The new law, completes the basic law calling to honour Man and his freedom and does not contradict it. It is nothing but another effort to cement those laws of the State of Yisrael . It adds and will also include an identity clause.

The law also anchors existing values and symbols which determine the nature of Medinat Yisrael, its Holy Days as has been the practice from its inception. It reaffirms the Law of Return, which reflects Yisrael as the National Homeland of the Jewish People and which was recognized by the Supreme Court as an important basic law. It gave these laws a constitutional status.


Image result for Atta Farhat

This Law also states that Yisrael will open and strengthen Jewish settlements. This springs out of the understanding that this is a National value towards fulfilling the Zionist dream, a principle that has guided previous Yisraeli governments. Similarly, and parallel to this, present and previous governments have worked towards providing solutions in the non-Jewish sectors of the Yisraeli population. The law does not aim at creating separate communities in Yisrael based on religion and nationality.

Additionally, the law sets practical objectives which express the core of Yisrael as the National Home of the Jewish People: its emblem, its flag, its language and the right of return, among others. It provides a guarantee by the state of Yisrael to work and strengthen the connection between the Jewish People in Yisrael and the Diaspora.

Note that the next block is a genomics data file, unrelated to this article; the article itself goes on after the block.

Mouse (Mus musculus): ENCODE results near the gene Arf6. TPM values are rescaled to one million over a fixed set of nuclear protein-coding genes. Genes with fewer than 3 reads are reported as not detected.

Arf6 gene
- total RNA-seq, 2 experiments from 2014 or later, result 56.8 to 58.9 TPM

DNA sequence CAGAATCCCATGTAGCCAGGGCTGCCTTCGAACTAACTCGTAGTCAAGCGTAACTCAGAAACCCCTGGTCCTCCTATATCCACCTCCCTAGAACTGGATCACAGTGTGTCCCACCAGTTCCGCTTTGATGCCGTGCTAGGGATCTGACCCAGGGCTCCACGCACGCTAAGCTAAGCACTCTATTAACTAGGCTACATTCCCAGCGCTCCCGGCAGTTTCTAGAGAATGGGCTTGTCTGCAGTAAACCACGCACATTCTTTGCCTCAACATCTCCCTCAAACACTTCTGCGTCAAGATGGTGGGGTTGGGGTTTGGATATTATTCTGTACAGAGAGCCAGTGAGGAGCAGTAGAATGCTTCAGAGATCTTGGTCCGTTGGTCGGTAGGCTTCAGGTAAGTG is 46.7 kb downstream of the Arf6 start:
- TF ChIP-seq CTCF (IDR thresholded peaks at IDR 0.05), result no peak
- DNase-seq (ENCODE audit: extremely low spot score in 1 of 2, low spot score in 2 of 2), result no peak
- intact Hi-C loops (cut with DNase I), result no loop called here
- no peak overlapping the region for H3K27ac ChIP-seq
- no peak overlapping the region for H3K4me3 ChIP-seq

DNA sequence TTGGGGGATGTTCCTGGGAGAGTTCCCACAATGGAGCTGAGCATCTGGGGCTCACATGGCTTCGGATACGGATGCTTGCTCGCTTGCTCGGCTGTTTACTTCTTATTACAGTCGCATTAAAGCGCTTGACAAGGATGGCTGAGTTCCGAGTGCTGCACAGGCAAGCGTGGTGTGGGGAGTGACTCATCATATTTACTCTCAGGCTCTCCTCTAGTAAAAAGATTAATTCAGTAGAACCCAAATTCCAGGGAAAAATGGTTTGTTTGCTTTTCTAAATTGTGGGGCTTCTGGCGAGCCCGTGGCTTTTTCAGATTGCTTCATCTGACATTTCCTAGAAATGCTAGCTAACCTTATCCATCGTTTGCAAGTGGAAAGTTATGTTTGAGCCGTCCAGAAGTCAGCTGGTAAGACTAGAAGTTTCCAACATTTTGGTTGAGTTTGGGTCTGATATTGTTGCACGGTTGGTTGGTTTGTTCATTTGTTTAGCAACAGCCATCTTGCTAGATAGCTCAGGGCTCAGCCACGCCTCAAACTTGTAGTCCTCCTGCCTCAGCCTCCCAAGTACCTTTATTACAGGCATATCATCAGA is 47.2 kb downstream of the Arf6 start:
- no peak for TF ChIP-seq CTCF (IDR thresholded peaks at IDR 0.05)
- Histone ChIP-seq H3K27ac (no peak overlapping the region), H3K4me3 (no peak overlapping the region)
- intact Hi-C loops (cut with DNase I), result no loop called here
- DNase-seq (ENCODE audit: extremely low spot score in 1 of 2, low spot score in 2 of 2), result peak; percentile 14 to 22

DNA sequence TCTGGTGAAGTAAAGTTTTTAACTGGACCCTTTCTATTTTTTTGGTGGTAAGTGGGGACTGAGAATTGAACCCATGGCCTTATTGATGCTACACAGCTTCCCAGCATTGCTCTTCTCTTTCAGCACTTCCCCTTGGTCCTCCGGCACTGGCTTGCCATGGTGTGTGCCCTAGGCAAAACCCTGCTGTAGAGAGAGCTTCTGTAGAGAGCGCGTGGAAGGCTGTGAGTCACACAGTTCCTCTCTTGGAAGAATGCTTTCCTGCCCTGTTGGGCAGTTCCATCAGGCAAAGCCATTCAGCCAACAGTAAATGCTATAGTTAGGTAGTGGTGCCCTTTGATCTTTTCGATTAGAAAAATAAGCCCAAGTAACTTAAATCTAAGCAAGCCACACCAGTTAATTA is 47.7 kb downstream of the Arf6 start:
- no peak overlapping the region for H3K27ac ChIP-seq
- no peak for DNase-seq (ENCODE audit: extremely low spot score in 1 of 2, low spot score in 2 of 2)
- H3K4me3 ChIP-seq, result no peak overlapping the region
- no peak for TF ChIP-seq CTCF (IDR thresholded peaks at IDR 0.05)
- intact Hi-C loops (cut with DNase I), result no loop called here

According to this law, the Arabic language will receive a special status. Its inclusion in state institutions will be stated in law. There is a clause in this new law that ensures that the status of the Arabic language will not be hurt.

This law is necessary, especially these days, when many try to shake the foundations of the rights of the Jewish People to Medinat Yisrael to settle and live in its ancestral and historical Homeland yet toil ceaselessly to recognize a Palestinian state. This is hypocrisy and double standard and double moral.

Finally, many of the clauses that appear in this Law appear in many other Western Democracies.

Those I represent, myself included, oppose turning Yisrael into a “state of all of its citizens,” its infiltrators as it poses a threat to the continued existence of the Jewish state in Eretz Yisrael.

Finally, the Left and the NIF have joined hands to create a rift between the Jewish People and our Fellow Druze.”

Friends, it is people like Fatta that Yisrael needs more of. Let us all join hands and support him and the uphill battle that he is currently facing.

Am Yisrael Chai